“What do you do?” It’s a common question asked in Washington, D.C. When asked of me, I answer succinctly that I am a Liaison Specialist for the Library of Congress Veterans History Project.
“What does that mean?” is the response I usually get.
“I ensure the stories of America’s veterans are preserved at the Library of Congress,” I then say. At this point the questioner usually gives me a look of incredulity.
“Yup,” I go on to say, reading their expression. “I have the greatest job in the world.”
I have a position I am deeply passionate about. It’s a position I would never have received be it not for the NYU program. The technical and theoretical instruction I learned under Peter Wosh and others prepared me for real world challenges and problem solving. The connections forged have proven invaluable in developing a unique skill set ideal for this job.
I came to the program after 3 ½ years as an Assistant Curator at the Museum of Jewish Heritage – A Living Memorial to the Holocaust. I curated the award-winning exhibitionOurs to Fight For: American Jews in the Second World War, and the acclaimed exhibitNew York: City of Refuge–Stories from the Last 60 Years. I loved exhibitions and oral history, but I wanted a more thorough understanding of the public history profession, from back rooms to board rooms. NYU offered me that.
Class work instructed me in everything from archival processing to EAD. Opportunities to work with the Rock n’ Roll Hall of Fame and New York Public Library allowed me to view all angles of the profession. Positions as an archivist, oral historian, curator, project manager, and consultant made me an ideal candidate for the Veterans History Project (VHP) opening. I got the job the old-fashioned way: I applied.
For two years I have worked with Members of Congress, volunteer and veterans’ service organizations, and individuals nationwide to ensure the oral histories and original documents of America’s veterans are preserved at the Library of Congress. The Project means so much to veterans, families, and communities—knowing that their sacrifices will be remembered in the nation’s premier institution of knowledge. It makes a profound impact on veterans to know that someone wants to hear their story.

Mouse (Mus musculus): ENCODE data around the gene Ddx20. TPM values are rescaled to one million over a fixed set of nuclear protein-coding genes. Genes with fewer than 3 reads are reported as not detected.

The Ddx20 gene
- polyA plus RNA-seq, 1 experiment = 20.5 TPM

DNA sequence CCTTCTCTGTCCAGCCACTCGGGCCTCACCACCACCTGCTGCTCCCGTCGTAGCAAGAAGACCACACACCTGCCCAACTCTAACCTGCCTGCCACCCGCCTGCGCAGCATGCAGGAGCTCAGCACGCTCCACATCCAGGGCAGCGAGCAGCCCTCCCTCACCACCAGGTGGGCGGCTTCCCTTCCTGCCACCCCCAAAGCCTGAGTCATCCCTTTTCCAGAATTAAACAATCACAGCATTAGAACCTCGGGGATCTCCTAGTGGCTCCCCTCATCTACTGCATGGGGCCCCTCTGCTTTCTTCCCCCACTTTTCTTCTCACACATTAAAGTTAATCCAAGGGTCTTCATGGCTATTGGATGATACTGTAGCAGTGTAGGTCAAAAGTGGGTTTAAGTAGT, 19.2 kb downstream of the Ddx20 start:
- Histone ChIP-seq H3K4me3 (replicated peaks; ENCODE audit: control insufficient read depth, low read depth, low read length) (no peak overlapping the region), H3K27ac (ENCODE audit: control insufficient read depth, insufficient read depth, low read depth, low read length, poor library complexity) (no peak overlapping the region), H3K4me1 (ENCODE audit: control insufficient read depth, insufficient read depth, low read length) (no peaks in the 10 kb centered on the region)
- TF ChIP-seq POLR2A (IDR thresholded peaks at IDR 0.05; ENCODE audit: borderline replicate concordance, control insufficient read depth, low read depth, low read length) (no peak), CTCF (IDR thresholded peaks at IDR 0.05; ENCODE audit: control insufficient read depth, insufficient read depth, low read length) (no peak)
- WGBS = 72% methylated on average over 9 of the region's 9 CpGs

An anecdote I often relate is that of a volunteer in Texas who interviewed a World War II veteran for VHP through her local Red Cross. The veteran had not shared his combat experiences with anyone over the course of 65 years. In the last weeks of his life, in hospice care, he decided it was time. Shortly after he granted the interview, he died. In gratitude for having a keepsake of his life and words, the family played the interview at his funeral. They invited the volunteer that recorded his story to give the eulogy.
Public history is a powerful force for good in the world—a world increasingly in short supply of forces for good that unite communities. I’m proud to contribute to a better world, and proud that NYU helped me get there.
Posted January 2012